However, while Vegeta was staying at the second friend’s house on-base, a surprise inspect was performed.

“They didn’t see the dog, or we would have gotten in trouble,” McGehee said. “But they knew he was there. They said, ‘You have to get him out or you’re going to be in trouble.’

“To have a pet, you have to have them registered on-base. I didn’t have the money to register him at the time,” McGehee said. “I was kind of freaking out because I knew if I didn’t get Vegeta out of there, I was going to have to give him to a new home. Her (Maple) telling me all this information was like, ‘Yes, I can finally get him home.’”

After returning from Idaho to Louisiana, McGehee began the process of filling out a very detailed application through Operation Roger to get the ball rolling. A small up-front fee (now a $40 fee for the paperwork needed to arrange transportation) along with the application started the process.

McGehee traveled two hours to Shreveport, LA, to meet with the first “layover” and deliver Vegeta. The person from the layover home also traveled two hours, from Texas to Shreveport, to make the connection. Vegeta remained in the home for about a month before a transport connection could be arranged.

After that, it was a series of truck drivers who were willing to transport the dog in the cab of their truck to the next layover site or the next driver en route to the dog’s home. The whole process took about two months.

“It took quite a process to get (Vegeta) home,” Shelly McGehee said. “He stayed at several people’s houses along the way. I kept asking, ‘Aaron, are you sure they’re sending your dog home? Are they keeping your dog?’”

Finally, though, it happened. Vegeta was delivered to Shelly McGehee in September and Aaron McGehee was discharged and returned home Oct. 3, where he and Vegeta were reunited.

Shelly McGehee stressed Operation Roger isn’t just for dogs and cats. “They do snakes, turtles, spiders … whatever needs transported and they are willing to transport it,” she said. Operation Roger does not transport barnyard animals and the larger the pet, the longer it may take to get the animal transported. In fact, the driver who transported Vegeta on his final leg of the journey (Brad M.) had recently transported a mastiff, which required him to remove the passenger seat from his truck to accommodate the large dog.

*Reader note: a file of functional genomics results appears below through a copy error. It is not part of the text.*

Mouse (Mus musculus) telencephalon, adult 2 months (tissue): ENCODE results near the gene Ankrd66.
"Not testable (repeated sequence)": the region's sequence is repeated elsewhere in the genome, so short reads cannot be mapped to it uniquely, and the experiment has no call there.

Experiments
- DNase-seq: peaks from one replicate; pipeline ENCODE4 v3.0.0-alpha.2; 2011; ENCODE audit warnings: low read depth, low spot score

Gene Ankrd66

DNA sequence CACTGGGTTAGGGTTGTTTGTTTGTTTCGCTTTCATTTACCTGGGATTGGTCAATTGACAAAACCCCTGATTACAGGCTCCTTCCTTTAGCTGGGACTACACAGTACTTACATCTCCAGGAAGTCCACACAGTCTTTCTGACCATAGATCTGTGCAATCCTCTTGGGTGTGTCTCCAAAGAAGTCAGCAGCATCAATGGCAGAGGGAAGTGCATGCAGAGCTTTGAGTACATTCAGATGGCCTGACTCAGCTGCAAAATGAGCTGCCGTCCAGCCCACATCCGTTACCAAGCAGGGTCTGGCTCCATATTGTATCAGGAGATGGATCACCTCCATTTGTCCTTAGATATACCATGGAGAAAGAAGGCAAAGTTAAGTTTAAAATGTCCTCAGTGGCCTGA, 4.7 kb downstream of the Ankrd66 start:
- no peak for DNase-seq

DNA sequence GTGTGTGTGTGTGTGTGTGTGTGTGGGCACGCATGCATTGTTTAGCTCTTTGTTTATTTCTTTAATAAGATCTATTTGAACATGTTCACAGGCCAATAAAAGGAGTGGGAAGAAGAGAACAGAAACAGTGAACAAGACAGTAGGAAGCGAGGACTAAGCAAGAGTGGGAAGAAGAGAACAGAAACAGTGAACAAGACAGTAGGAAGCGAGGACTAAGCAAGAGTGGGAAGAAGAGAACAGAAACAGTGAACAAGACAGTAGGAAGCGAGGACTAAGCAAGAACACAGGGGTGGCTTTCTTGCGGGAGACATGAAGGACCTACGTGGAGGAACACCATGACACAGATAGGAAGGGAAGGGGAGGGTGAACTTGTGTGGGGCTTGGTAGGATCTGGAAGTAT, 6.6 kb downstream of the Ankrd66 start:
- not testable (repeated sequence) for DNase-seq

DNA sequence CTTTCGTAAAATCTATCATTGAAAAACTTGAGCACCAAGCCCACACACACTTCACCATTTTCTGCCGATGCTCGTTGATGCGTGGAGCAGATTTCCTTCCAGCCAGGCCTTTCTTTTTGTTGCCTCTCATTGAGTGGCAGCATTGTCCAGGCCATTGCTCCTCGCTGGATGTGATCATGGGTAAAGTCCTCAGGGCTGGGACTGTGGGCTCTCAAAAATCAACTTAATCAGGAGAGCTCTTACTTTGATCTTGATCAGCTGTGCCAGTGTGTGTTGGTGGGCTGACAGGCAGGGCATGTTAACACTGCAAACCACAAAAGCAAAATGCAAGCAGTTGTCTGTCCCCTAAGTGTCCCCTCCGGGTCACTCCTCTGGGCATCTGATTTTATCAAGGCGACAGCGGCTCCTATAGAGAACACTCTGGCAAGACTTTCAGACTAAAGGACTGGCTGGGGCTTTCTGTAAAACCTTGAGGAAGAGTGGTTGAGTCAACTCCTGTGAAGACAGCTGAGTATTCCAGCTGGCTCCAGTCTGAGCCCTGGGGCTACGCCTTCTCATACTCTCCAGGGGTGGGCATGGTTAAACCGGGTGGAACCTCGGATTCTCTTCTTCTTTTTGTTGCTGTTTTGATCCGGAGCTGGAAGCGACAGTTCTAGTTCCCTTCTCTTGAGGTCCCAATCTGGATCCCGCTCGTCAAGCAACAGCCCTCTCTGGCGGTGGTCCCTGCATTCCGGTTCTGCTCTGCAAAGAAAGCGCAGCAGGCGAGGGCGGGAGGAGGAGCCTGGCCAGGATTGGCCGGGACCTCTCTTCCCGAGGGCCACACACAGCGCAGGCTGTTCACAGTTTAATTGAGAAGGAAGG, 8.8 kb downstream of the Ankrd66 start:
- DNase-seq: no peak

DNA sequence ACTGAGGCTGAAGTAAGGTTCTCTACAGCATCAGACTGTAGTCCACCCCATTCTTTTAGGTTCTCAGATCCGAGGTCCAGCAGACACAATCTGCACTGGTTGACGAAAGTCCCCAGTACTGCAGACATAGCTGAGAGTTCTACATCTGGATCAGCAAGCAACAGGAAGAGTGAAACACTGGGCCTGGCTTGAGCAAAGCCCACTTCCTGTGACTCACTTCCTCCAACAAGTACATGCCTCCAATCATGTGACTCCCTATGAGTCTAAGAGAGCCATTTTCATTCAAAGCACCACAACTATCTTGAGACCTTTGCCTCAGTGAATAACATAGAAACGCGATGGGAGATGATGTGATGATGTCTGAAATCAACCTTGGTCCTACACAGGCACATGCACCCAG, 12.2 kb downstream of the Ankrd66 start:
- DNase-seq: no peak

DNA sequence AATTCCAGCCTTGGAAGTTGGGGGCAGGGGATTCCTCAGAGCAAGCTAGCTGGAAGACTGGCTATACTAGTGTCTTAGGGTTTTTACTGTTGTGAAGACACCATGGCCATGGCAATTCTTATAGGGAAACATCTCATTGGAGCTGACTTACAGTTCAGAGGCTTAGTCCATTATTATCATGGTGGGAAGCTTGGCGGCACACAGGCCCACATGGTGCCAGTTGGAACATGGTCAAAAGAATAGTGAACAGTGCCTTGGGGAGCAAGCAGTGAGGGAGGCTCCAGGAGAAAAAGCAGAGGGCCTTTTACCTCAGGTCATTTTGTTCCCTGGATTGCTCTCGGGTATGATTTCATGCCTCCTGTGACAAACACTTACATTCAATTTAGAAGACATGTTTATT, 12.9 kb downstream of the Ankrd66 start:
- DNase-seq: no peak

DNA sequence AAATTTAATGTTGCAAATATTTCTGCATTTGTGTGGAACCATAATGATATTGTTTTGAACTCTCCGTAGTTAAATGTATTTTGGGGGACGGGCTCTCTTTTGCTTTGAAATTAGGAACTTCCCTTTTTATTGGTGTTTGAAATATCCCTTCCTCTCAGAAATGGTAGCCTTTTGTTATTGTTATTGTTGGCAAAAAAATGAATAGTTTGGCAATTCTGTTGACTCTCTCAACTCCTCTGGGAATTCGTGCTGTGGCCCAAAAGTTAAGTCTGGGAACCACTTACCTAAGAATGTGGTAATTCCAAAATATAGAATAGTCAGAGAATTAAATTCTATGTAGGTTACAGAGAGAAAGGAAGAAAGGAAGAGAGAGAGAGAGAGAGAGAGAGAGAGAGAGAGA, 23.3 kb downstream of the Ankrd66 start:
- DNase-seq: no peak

Aaron McGehee said the application was long and very detailed, but well worth the effort. According to Maple, it needs to be. “They want to make sure the dog is vetted and you have to have a health certificate,” she said.

Operation Roger is a 501(c)(3) nonprofit charity with the mission of transporting rescued pets to a new home or reuniting pets with their owners in an inexpensive manner. Those wanting to transport a small pet through Operation Roger must first fill out an application for transport and pay a non-refundable, tax-deductible donation of $40, which helps offset the costs associated with transporting the animal. All members of Operation Roger are volunteers.


“As of early December, Operation Roger had completed transport for 64 pets in 2014, bringing the total number of pets transported to 849 since 2005.”

Because of this, it can take some time to have a pet transported anywhere across the country. Operation Roger cannot give those using the service a specific time of when a pet will arrive at its destination and, therefore, cannot do emergency requests. It can take as little as a couple of weeks for travel or it can take up to a few months. Everything depends on truckers who can transport the animals and when they will be in the general area of the destination.

Those who transport the pets are truckers first and must meet the requirements of their job. Therefore, the pet may have to be boarded at “layover” homes en route to their final destination. These homes are temporary foster homes and are also volunteers for Operation Roger who agree to keep the pet until transportation can be arranged.

Pets must be at least partially house trained (with the exception of young puppies). Pets will ride in the cab of the truck and drivers cannot take the time to house train animals while doing their job.

Those receiving the pet may have to drive a few hours to make contact with the truck driver and take possession of the pet. This meeting can take place anytime during the day or night, depending on the truck driver’s schedule. The person picking up the pet must agree to meet the truck driver in person at a predetermined location where the animal will be handed off.

As of early December, Operation Roger had completed transport for 64 pets in 2014, bringing the total number of pets transported to 849 since 2005. Operation Roger has a goal of transporting 1,000 pets by its 10th anniversary on September 16, 2015.

Those wanting to transport a pet should visit www.operationroger.com, read the instructions on how to register and fill out an application. Make sure to read the instruction carefully and understand the application process. You must register with Operation Roger before you can fill out an application. Failure to fill out the application correctly and entirely will result in delays getting your pet transported.